The drop in oil prices has resulted in growing strains on job creation. The Saudi government added 93,000 new employees to the public payroll in 2015 compared to 103,000 in 2014. In the private sector, expansion slowed to its lowest rate since 2009 – companies hired 43,000 fewer Saudis than they did the previous year. Providing jobs and opportunities to qualified graduates will require a vibrant, internationally competitive private sector able to compete with the public sector for employees. Given Saudi’s budget constraints, the government will no longer be able to subsidise high salaries and must look increasingly to the private sector to provide job growth. The private sector should be incentivised by ‘education-for-employment’ programmes, market-skills building and subsidised private sector on-the-job training coupled with education reform.
Saudi has recently identified around 146 state-owned entities, including state oil producer Saudi Aramco, as potential targets for privatisation and announced plans to cut public sector wages to 40 percent of spending by 2020 while reducing water and electricity subsidies by 200 billion riyals ($US53 billion).
Rebuilding the region
The oil price tsunami and collapse of government revenues comes at a difficult time, especially as the need for GCC financing in the region is growing. Unemployment, low economic growth and conflicts have led to soaring reconstruction costs. With a conservative estimate of US$1.4 trillion required to rebuild Syria, Iraq, Yemen and Libya and to support growth and infrastructure development, the region needs a new growth and development paradigm underpinned by sustainable revenues. These resources should be invested in rebuilding devastated regional economies in order to reduce unemployment and counter one of the main sources of extremism.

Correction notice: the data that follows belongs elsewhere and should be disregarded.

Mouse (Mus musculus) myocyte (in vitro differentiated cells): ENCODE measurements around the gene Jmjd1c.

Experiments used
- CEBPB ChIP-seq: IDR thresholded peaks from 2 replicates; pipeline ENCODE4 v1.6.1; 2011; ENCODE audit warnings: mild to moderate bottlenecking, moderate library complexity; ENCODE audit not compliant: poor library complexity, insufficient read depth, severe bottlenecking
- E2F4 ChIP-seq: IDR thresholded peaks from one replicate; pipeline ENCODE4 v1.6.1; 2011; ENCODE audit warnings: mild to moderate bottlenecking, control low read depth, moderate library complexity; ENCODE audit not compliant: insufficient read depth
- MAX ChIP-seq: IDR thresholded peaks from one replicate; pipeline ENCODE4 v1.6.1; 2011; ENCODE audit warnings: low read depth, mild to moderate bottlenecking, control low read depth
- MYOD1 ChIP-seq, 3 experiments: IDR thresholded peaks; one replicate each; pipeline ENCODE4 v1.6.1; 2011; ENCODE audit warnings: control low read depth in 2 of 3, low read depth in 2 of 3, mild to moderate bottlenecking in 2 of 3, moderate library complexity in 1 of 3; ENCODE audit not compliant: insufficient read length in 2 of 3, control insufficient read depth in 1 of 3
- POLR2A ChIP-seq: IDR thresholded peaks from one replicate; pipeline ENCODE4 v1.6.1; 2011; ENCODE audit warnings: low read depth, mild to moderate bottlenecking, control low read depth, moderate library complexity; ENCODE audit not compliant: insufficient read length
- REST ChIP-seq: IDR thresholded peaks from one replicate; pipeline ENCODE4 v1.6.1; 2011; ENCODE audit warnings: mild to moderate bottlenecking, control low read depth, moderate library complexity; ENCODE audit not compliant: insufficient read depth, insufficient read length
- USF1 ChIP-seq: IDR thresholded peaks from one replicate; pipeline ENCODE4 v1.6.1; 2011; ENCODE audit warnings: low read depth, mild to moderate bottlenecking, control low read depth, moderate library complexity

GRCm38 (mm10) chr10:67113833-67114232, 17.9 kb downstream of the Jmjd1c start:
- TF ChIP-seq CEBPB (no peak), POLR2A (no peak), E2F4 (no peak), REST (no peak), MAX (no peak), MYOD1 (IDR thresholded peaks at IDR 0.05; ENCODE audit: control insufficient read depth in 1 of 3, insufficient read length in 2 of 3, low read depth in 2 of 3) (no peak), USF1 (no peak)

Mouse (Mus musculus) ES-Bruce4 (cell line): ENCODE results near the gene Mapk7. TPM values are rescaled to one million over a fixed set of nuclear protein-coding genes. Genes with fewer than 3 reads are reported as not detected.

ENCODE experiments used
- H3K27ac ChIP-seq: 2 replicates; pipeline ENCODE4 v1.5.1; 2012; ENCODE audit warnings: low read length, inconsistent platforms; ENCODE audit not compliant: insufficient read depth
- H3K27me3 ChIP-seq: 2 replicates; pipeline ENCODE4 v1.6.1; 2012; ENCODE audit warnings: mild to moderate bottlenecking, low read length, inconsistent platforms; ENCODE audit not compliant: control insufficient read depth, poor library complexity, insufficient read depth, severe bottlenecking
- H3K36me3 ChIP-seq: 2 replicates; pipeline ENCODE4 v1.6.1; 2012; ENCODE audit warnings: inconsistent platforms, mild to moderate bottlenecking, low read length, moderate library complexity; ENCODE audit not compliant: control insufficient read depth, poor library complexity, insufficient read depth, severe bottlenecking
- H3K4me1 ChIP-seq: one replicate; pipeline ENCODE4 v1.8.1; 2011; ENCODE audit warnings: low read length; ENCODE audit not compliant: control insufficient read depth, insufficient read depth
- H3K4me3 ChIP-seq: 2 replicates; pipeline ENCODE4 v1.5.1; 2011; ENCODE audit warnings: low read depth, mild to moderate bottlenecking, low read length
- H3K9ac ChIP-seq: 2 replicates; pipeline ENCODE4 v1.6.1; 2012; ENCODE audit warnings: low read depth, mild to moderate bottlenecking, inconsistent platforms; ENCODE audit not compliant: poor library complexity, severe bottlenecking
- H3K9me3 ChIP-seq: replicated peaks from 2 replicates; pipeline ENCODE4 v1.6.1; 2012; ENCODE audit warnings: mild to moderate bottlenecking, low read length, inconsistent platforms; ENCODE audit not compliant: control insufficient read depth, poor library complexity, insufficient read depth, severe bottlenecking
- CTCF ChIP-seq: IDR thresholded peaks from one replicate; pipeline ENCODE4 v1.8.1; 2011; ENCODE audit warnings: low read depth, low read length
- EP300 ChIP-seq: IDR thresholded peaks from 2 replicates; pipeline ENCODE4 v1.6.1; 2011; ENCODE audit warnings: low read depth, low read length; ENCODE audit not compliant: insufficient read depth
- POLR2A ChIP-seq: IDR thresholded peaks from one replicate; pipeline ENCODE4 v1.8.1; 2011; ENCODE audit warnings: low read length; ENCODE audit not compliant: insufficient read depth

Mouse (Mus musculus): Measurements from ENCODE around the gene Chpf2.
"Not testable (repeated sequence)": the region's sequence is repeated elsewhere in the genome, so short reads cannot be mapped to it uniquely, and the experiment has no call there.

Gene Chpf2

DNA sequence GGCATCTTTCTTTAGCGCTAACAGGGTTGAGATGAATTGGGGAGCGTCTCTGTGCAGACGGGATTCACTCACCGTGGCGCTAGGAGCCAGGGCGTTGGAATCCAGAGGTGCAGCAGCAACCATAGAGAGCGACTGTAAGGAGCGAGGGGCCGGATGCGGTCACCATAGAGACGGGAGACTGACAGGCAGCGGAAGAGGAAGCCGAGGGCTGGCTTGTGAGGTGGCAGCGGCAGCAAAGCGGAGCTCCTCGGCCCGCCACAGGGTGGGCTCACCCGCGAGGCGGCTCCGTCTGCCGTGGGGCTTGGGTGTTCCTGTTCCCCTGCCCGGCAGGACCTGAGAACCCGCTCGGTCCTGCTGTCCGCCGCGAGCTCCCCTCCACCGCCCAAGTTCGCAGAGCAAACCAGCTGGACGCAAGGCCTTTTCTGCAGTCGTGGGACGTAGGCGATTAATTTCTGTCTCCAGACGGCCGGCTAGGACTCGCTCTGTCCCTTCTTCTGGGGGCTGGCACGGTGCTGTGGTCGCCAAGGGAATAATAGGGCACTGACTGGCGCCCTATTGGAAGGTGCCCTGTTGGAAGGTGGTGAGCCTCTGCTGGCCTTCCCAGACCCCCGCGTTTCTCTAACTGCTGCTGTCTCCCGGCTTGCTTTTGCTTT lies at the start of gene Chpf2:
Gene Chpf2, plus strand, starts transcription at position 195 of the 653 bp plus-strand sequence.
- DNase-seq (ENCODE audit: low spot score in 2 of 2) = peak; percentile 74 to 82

Infrastructure investment is the key to recovery, reconstruction and future growth prospects. The economic rationale is strong: every US$10 billion investment in infrastructure can create around 2.5 million direct, indirect and induced infrastructure jobs in the MENA region by boosting growth by roughly three percent among oil exporters and about 1.5 percent among oil importers in the region in the short-term.
But funding will not be so ample and forthcoming given oil crisis-hit budgets and growing domestic demands. For the region to meet increased demand it will need to both ensure strong economic growth in stable GCC countries and develop institutions regionally that can support reconstruction. Several regional initiatives have been advanced to meet these challenges: the Arab Bank for Reconstruction and Development and the Arab Stabilisation Plan.
These organisations not only highlight the need for reconstruction finance, they emphasise the need for private sector participation, job creation, and development of the financial sector in the region. These are all requisites to promote greater economic and revenue diversification, which is important both in the GCC and the broader region to underpin sustainable and sufficient economic activity.
Dr. Nasser Saidi is President of Nasser Saidi & Associates.
Patricia McCall is the Executive Director of the Centre for Economic Growth at INSEAD, Abu Dhabi.